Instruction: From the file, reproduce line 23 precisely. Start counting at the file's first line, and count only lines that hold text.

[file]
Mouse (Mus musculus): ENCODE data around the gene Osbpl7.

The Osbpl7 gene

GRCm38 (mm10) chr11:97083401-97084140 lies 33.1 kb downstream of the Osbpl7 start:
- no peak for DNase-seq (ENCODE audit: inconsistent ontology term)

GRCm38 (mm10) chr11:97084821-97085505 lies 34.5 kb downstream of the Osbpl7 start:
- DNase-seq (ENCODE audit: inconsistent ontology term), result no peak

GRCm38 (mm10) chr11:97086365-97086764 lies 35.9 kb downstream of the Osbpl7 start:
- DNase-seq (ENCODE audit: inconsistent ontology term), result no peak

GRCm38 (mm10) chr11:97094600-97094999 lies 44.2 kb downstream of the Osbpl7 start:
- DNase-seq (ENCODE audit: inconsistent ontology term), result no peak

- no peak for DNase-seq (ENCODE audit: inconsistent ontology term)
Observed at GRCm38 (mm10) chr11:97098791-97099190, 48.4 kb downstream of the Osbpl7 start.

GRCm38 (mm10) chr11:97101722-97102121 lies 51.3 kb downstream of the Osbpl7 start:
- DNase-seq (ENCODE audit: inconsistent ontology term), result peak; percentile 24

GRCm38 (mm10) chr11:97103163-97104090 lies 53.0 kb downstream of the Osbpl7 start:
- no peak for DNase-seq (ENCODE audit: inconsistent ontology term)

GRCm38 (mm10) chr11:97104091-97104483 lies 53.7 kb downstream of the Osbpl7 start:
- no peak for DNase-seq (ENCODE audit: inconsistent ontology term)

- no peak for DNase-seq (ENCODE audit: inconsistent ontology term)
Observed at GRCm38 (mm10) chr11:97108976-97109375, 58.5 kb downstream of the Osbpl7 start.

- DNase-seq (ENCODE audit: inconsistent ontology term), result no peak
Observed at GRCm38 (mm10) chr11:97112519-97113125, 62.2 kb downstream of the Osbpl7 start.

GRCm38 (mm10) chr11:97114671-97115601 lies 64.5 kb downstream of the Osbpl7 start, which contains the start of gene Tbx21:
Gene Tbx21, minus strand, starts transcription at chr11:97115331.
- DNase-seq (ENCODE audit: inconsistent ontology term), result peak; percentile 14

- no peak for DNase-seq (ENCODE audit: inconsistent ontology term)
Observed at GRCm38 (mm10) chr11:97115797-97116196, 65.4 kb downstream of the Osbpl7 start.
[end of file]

GRCm38 (mm10) chr11:97114671-97115601 lies 64.5 kb downstream of the Osbpl7 start, which contains the start of gene Tbx21: